Along The Enchanted Way discussion

Group Reads > Cupid and Psyche

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message 1: by Melissa (new)

Melissa | 11 comments Mod
I'm really glad I took the time to read this story. It is thought by some to be the first literary fairy tale, and you can see the similarity to many of the "classics," namely Beauty and the Beast. (But others, as well.)

The idea of a young girl falling in love (or being forced into a relationship with) a creature either hideous in appearance or of an unknown nature seems to be timeless.

As for this story-- what do you think? Is it possible to love someone whose full nature is not disclosed to you? Was Psyche really in the wrong for listening to her sisters-- how was she to know that they did not have her best interest at heart?

message 2: by Christine (new)

Christine (chrisarrow) I think not knowing is harder than knowing. I mean, okay, people fall in love with people who hide thier natures all the time. In some ways, Cupid/Pysche, as most Beauty/Beast tales, touches on this. But Pysche doesn't know what he looks like; in some way it seems as if she is being forced to play a game that she doesn't know the rules too. That seems off. It is different than say, "Hans, My Hedgehog" or the Pig Prince where the girl is told the rules.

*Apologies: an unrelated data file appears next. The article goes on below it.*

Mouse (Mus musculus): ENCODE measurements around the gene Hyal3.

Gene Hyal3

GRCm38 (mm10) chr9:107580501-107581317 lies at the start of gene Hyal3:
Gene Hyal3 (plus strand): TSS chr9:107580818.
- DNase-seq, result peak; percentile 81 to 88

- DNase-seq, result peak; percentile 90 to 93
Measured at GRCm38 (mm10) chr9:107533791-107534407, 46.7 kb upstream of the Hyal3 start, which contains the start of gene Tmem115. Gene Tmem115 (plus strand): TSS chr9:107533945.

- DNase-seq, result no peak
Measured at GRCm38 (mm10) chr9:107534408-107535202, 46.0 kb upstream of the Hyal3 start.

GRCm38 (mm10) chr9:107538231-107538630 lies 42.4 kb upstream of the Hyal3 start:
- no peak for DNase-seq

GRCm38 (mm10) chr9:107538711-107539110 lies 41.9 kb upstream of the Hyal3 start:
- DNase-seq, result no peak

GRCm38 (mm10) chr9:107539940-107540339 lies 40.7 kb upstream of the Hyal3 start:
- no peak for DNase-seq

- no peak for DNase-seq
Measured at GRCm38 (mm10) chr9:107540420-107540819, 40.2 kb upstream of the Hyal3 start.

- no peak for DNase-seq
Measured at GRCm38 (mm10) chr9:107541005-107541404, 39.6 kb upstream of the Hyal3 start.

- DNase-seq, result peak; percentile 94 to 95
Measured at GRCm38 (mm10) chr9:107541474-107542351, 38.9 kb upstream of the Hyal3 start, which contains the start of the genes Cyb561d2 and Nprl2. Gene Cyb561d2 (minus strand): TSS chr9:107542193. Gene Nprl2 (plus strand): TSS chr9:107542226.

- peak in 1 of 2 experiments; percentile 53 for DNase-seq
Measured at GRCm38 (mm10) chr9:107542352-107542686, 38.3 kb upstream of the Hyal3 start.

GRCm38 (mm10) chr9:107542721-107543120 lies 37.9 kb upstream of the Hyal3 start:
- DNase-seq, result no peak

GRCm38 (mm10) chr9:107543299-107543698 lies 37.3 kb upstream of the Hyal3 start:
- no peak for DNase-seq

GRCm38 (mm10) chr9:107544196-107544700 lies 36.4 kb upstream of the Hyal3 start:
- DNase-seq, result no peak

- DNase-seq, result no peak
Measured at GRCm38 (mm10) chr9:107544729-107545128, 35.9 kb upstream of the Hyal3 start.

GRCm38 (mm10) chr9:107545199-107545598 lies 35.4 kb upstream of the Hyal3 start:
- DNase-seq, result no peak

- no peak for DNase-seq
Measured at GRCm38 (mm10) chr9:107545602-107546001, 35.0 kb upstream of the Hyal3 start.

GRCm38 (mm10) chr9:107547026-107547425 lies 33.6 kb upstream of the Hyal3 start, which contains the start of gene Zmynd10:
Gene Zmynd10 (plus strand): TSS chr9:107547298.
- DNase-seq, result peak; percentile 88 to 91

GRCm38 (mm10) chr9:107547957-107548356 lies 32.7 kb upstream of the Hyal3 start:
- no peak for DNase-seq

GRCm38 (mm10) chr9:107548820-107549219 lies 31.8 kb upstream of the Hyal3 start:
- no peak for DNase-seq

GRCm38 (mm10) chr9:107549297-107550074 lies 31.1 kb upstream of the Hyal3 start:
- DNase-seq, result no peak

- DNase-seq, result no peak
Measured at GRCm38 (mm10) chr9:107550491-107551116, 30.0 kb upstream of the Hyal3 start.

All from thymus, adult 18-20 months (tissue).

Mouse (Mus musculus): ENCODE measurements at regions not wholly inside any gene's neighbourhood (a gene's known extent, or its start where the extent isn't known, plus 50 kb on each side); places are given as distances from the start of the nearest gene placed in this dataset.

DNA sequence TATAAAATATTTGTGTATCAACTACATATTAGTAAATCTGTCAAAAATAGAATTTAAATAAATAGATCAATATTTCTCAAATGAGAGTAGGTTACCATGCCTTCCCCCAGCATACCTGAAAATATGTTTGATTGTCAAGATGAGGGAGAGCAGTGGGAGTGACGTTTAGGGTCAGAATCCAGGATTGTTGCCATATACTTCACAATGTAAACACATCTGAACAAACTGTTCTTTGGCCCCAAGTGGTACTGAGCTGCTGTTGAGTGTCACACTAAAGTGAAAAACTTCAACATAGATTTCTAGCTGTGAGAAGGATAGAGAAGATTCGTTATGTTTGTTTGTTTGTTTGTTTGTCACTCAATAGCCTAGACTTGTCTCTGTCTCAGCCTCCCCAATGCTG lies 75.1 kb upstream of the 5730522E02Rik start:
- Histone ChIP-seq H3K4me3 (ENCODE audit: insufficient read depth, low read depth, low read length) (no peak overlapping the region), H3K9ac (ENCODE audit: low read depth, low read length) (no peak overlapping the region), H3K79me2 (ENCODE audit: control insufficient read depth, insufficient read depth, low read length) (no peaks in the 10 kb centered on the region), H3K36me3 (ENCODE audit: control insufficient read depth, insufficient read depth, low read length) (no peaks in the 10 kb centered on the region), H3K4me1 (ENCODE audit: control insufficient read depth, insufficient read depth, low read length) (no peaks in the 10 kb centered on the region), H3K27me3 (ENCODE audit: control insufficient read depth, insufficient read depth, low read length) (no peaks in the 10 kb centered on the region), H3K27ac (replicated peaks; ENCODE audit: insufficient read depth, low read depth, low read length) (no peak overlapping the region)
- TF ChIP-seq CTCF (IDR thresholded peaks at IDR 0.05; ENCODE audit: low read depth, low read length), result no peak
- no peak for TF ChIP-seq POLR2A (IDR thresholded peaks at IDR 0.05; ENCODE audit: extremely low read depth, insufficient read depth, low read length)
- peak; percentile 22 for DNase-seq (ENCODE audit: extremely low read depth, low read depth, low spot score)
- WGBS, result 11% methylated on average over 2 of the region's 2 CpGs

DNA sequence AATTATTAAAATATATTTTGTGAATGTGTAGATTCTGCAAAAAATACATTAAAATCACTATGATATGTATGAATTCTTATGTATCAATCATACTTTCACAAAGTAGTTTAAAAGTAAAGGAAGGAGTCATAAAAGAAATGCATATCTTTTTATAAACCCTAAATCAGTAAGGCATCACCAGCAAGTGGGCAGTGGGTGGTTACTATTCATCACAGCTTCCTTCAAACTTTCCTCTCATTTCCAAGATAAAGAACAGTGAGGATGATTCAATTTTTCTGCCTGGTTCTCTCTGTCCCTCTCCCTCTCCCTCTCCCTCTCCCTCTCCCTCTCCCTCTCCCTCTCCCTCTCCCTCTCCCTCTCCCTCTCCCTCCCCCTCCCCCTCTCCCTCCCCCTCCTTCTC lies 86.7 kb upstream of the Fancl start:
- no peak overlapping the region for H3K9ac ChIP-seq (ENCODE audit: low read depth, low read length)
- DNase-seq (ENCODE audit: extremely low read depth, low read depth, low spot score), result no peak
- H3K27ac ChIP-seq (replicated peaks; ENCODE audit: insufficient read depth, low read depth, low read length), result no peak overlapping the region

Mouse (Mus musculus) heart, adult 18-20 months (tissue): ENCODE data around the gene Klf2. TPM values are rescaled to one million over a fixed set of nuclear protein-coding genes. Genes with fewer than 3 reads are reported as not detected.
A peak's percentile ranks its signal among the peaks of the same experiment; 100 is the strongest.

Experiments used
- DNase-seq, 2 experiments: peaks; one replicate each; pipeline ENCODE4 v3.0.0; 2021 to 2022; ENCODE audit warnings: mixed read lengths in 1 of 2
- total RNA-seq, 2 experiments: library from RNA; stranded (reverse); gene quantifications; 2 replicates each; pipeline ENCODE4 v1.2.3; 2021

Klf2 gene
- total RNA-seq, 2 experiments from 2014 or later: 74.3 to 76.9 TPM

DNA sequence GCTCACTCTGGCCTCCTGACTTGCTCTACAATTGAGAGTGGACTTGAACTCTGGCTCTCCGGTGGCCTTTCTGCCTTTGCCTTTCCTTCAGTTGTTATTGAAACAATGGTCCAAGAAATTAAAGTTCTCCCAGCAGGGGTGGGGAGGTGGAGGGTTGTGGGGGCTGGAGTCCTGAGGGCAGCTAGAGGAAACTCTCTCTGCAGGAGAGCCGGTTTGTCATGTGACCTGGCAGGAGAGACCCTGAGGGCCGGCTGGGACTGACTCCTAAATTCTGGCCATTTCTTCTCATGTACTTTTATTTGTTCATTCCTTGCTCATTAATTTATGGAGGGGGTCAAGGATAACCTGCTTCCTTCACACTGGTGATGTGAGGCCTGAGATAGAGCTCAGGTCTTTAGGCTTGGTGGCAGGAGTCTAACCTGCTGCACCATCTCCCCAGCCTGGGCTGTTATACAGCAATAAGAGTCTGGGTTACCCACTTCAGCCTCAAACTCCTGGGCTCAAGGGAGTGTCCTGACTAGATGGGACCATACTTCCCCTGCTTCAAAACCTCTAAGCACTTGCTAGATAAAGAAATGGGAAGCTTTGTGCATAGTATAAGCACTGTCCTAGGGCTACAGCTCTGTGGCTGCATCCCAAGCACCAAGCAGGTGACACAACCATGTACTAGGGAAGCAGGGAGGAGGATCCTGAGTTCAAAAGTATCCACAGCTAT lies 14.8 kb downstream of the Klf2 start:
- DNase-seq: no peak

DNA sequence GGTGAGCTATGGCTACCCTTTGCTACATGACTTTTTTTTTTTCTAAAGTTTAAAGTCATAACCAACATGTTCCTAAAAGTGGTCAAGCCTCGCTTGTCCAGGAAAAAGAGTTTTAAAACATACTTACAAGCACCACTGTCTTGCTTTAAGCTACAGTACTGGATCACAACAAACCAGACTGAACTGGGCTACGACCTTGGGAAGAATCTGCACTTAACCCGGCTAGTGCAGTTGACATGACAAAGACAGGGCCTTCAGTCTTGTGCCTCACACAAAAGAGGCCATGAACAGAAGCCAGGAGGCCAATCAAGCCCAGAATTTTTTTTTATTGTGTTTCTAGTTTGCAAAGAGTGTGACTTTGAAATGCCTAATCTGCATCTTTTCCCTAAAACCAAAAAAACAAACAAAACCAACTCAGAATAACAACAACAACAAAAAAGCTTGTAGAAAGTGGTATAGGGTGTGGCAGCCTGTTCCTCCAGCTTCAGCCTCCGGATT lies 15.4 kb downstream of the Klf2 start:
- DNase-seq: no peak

message 3: by Melissa (new)

Melissa | 11 comments Mod
I agree. It was a one-sided game, and that put Psyche at a lower level. Obviously, with him being a god and her a mortal, this was supposedly the case to begin with. However, as far as love and romance goes, this is where differing opinions come into play. If he was looking at her as being beneath him, is love really able to develop between either one? Or is it just that he is truly doing this for fear of his mother's wrath? Does that make a difference?

message 4: by Christine (new)

Christine (chrisarrow) So it is love or possession? That is the question for most of the time isn't it? I think it does make a difference that he's doing because of his mother's wrath. Now, whether that's a good or bad thing, I haven't quite deicided yet.

Have you read "The Green Serpent"? It is a French story that is heavily influeneced by this tale.

message 5: by Laura (new)

Laura (minniea) | 1 comments If you want to dig a little deeper under the Psyche myth, you really gotta get hold of the book, "Goddesses in Every Woman" by Jean Shinoda Bolen. In there she talks about the myth a good deal, and she looks upon it as a metaphor for psychological growth.
You'd like the rest of the book, too, since it gives her interpretations of the major Greco-Roman female myths as archetypes -- Artemis, Athena, Hestia, Hera, Demeter, Persephone, Aphrodite, and Psyche.
The book sure has a lot of food for thought.
-- Laura

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